Returning Staff to Work in Private Sector Buildings

We are into August and our industry is still waiting patiently for many clients to confirm when and how they propose to restore their buildings to ‘normal’ service.

The City of London is still eerily quiet. I hear office-based workers interviewed in the media saying, ‘We’re not returning until October, or the New Year,’ or ‘We’ve let the office lease go and are all staying at home,’ or ‘We’re planning to hot desk in co-working spaces next year.’

Leisure centres and gyms are just reopening. The hospitality industry is slowly waking up. Museums and art galleries have opened their doors. High street retail is still on its knees. Large music venues, conference and exhibition centres have been pressing for clarity. Worryingly, many organisations are facing fundamental threats to their existence. For many cleaning contractors, that means we are still seeking certainty about required staffing levels through August, September, October and beyond.

Of course, we are used to a challenge in the cleaning industry. And yet, trying to work out what is best for our staff and our finances against a backdrop of tapering furlough, increased contributions, and then the chancellor’s £1000 loyalty bonus, is a bit like taking aim at a target, only to see it move just when you were about the pull the trigger. It does not make for confident planning!

In the absence of revenue from clients who either cannot pay or will not pay, contractors are in the unenviable position of deciding whether to top up furlough to the tune of 10% in September and 20% in October (to which you can further add NIC and pension contributions), or reluctantly pay redundancy, with a promise that they will re-employ staff if and when buildings re-open. This is still predominantly an issue for private sector contracts, but that is nearly half the industry. The fact is that some contractors have already burrowed deep into their cash reserves to keep management and back-office teams going whilst business has continued at low levels. Somewhere along the line decisions will have to be made as to when furlough, in its tapering form, is not sustainable.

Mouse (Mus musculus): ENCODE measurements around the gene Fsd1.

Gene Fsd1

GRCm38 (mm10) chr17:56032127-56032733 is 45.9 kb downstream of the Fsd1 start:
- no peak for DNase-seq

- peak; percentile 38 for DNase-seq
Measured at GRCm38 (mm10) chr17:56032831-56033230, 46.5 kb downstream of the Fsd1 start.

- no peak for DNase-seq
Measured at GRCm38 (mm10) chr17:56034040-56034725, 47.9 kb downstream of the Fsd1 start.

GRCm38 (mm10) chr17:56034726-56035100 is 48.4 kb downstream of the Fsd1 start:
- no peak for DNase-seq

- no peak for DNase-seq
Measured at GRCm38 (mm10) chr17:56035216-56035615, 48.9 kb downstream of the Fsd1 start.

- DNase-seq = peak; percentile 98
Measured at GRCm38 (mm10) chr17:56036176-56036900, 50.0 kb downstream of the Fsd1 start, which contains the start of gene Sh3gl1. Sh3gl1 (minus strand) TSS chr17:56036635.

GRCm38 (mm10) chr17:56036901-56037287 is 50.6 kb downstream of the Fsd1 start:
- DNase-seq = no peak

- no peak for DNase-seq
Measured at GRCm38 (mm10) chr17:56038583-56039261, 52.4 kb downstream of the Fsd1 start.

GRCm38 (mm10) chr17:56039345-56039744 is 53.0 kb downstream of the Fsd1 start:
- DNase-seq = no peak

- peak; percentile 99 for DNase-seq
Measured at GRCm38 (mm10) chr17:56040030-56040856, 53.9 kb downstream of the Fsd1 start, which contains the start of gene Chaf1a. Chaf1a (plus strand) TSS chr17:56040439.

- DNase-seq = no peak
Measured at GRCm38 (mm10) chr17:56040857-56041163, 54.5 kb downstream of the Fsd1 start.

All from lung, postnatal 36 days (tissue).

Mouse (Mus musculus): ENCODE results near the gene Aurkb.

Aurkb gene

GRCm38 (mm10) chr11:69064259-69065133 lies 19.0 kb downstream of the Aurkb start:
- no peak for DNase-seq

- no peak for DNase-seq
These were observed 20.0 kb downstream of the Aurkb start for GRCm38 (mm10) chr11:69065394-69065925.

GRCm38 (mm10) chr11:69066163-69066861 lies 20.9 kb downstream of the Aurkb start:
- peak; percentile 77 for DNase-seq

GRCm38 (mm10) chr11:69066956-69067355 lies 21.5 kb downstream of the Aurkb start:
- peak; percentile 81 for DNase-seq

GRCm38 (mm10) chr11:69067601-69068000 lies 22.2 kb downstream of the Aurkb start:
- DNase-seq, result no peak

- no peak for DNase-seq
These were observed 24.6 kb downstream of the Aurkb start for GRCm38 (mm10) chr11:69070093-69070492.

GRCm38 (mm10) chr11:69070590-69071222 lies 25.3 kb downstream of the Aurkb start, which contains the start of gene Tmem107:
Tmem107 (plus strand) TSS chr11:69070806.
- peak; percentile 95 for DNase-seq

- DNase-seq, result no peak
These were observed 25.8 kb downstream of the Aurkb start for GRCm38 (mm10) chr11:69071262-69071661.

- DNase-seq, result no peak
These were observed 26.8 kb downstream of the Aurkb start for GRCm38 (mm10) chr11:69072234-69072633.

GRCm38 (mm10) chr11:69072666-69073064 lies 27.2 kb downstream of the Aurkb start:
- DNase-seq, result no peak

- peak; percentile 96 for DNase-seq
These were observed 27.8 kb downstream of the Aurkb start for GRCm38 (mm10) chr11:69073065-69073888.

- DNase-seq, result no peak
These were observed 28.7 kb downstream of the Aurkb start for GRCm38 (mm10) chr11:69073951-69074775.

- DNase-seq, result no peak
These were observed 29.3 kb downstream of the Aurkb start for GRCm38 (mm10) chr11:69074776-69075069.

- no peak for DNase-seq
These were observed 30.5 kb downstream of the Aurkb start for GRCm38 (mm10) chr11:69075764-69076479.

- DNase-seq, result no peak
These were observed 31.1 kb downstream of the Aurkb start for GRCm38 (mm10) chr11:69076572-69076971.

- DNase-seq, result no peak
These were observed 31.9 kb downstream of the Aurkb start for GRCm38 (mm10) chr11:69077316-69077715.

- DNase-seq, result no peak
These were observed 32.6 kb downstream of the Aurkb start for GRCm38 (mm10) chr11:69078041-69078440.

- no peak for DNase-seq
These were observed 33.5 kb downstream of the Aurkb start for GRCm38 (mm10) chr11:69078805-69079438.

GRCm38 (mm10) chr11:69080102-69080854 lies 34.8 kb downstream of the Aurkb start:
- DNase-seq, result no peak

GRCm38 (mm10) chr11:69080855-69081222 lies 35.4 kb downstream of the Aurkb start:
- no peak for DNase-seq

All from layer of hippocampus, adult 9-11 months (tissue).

So, when the Chancellor announced his lifebelt of a £1000 bonus, incentivising firms to keep staff on until 31 January, reaction was mixed. On the one hand it will mean security for staff and valuable funds for contractors whose client income is due to resume. For others, however, it may mean becoming a hostage to fortune, hoping that when February comes, the numbers add up positively. It does not help, of course, that staff who are paid below the monthly threshold will not qualify – further evidence of low paid staff being disproportionately affected. Who knows what November will bring? Will the impending end of furlough be the bolt of lightning that jolts the world of work back into some semblance of normality? So much of the answer depends on if and when we see that second spike and how everyday workers, consumers and employers react to it, especially if vaccines and antiviral drugs are not yet available.

One thing is for sure, nothing in cleaning is certain right now. As if they have not been working hard enough for four months as it is, all leave for finance, HR and admin staff is cancelled until further notice, whilst we get through this unprecedented period for the industry.

Published in August issue of Cleaning & Maintenance.